The issue is that he looks through it one dimensionally. First of all, I completely agree: Everyone should position themselves to be as strong and uncensorable as possible. And why should that be seperate from anonymity? Why can’t we have our cake and eat it too? And that assumes that while you are not positioned comfortably, you aren’t allowed to speak your opinion. Why should truth wait it’s turn?

Besides, if we follow Peterson’s logic, that means that there are clearly defined social boundaries and rules to abide by, and we are meant to follow predictable and stable rules of behaviour. Maybe keep quiet on certain topics for a few years until you’re set, then go out there and speak!

But that is not how the world actually works; something completely popular becomes wrongthink in the span of a few years, while other things go from crimes to popular opinion (think of the vaccine mandates or BLM protests and how quickly public opinion of them swayed) in a matter of months.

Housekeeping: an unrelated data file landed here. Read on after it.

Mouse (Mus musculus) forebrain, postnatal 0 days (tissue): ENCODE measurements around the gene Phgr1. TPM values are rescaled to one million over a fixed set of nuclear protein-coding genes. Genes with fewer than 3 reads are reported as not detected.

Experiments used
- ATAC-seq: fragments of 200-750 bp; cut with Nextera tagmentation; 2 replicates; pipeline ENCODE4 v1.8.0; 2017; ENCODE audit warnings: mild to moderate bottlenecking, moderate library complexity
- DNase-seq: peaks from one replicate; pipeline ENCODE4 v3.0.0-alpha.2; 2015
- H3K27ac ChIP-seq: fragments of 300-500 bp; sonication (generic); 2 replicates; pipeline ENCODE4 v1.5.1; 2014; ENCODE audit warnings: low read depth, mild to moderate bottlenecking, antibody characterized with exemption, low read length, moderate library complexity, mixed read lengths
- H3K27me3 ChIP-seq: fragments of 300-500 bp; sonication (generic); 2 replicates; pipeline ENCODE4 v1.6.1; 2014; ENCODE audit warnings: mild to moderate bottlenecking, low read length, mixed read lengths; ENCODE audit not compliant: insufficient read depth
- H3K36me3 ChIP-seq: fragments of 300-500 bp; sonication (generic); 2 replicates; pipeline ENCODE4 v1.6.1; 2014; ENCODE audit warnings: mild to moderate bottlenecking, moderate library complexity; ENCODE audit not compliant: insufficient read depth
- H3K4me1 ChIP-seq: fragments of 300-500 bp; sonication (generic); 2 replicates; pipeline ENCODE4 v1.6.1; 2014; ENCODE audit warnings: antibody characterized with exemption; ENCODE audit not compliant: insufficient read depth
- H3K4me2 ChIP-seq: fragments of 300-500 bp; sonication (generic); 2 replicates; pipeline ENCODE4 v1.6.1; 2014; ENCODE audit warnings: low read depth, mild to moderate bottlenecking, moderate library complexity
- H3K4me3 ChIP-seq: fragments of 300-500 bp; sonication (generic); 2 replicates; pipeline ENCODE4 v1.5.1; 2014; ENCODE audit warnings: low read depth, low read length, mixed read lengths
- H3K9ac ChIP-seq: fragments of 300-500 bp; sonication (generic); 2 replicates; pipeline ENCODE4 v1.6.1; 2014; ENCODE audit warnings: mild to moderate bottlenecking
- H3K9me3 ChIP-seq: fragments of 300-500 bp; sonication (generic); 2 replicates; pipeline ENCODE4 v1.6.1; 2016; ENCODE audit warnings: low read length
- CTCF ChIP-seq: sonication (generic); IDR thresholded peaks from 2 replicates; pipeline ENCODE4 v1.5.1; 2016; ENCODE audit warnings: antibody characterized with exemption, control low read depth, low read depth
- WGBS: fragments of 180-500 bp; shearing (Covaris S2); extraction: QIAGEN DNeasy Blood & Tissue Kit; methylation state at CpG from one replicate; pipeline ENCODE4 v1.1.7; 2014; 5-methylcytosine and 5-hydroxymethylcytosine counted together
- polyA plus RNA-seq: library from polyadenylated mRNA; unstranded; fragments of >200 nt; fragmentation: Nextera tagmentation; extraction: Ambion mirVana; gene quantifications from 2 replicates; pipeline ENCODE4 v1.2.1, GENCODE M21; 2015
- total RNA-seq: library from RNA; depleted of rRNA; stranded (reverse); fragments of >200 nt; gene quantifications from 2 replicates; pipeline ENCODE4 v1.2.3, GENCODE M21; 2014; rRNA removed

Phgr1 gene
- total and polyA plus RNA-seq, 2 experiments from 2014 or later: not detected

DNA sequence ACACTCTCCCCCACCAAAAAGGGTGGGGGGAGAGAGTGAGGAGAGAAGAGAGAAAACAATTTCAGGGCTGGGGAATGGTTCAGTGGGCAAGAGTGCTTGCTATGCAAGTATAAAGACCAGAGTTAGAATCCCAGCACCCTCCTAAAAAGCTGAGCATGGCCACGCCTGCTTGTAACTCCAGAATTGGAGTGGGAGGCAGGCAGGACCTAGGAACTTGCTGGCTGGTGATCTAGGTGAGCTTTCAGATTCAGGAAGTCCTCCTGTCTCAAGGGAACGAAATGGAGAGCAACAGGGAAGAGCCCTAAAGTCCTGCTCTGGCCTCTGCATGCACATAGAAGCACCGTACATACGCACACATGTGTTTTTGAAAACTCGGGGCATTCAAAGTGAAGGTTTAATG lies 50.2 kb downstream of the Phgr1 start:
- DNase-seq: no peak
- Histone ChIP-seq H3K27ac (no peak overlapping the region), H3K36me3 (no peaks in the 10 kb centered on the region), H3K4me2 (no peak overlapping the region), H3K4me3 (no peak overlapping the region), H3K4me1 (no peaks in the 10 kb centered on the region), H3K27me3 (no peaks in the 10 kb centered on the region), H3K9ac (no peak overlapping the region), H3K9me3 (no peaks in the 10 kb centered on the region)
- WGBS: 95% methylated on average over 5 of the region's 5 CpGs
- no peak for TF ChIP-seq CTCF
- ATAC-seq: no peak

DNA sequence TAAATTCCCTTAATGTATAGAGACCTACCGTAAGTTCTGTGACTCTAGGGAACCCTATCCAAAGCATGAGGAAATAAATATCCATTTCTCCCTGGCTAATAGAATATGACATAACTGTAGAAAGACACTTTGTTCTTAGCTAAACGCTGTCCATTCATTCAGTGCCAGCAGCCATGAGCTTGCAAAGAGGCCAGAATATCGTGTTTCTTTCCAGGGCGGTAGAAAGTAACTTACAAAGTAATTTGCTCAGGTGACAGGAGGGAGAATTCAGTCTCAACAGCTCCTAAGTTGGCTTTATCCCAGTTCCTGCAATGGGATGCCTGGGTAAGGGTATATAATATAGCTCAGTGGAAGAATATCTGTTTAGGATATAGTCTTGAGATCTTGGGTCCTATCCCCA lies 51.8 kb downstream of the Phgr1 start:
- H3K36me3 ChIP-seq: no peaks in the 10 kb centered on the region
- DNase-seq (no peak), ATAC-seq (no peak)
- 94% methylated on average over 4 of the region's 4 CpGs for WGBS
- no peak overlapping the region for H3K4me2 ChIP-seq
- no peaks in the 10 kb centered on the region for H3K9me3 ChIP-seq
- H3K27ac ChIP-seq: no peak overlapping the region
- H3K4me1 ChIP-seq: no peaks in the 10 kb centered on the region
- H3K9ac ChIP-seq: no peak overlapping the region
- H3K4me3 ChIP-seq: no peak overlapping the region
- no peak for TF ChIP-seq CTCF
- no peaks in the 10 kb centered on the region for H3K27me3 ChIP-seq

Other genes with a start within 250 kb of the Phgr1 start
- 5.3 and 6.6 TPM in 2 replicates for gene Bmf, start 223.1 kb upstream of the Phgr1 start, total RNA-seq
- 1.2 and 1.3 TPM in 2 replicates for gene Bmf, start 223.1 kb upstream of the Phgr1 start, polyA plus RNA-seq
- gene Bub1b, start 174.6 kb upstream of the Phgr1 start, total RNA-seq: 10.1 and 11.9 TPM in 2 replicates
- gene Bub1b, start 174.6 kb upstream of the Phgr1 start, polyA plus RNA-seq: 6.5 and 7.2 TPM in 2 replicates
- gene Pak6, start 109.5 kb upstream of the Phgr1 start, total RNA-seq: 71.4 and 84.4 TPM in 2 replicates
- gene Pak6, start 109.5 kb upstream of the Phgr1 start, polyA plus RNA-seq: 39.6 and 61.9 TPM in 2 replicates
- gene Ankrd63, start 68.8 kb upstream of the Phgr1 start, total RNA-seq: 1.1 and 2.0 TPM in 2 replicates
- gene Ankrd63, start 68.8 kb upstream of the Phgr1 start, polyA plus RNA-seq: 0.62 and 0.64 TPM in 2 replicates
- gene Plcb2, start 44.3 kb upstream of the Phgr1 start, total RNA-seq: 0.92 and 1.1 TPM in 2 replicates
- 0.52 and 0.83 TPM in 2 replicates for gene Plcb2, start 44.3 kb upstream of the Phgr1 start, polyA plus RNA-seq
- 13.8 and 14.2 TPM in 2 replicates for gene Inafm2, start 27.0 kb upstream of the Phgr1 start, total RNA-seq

BLM and police support graph

Vaccine regrets graph Vaccine regrets in France, 2021

The world around us is in constant, chaotic flux, and most of us are not in a position in which we can afford to take the risk of our livelihoods for the sake of public virtue. We don’t even know what is draw attention to us because it isn’t even illegal yet, but then all of a sudden, you are sent to jail.

In short, yes, one should absolutely work to position their life to be as resistant to censorship as possible. But that doesn’t mean sacrificing your personal safety or the safety of your loved ones.

There is also something to be said about separating the art from the artist. In this metaphor, the art can be anything created by the artist, such as visual art, music or comedy, but it can also extend to anything, such as technology, code, political beliefs, or how good they can cook a steak. Anonymity allows for the art to be separated from the artist.

Artists like:

As a final note, I will clarify that Jordan Peterson is not in favor of actually removing all anonymous accounts; rather, he wants anonymous accounts and public accounts to be separated. This already happens to an extent (“verified” accounts on various platforms already have a high trust score and are more likely to show up on your feed than anonymous accounts, as the latter have a higher chance of being spam), but it seems he wants it pushed further.

To hell with that. We have had enough of the surveillance state monitoring our every action, controlling our thoughts and actions, and reshaping society behind closed doors. It is time for us to fight back and regain our personal freedoms. NORMALIZE ANONYMITY.

My privacy is not up to your opinion.

-Free Men Don’t Ask-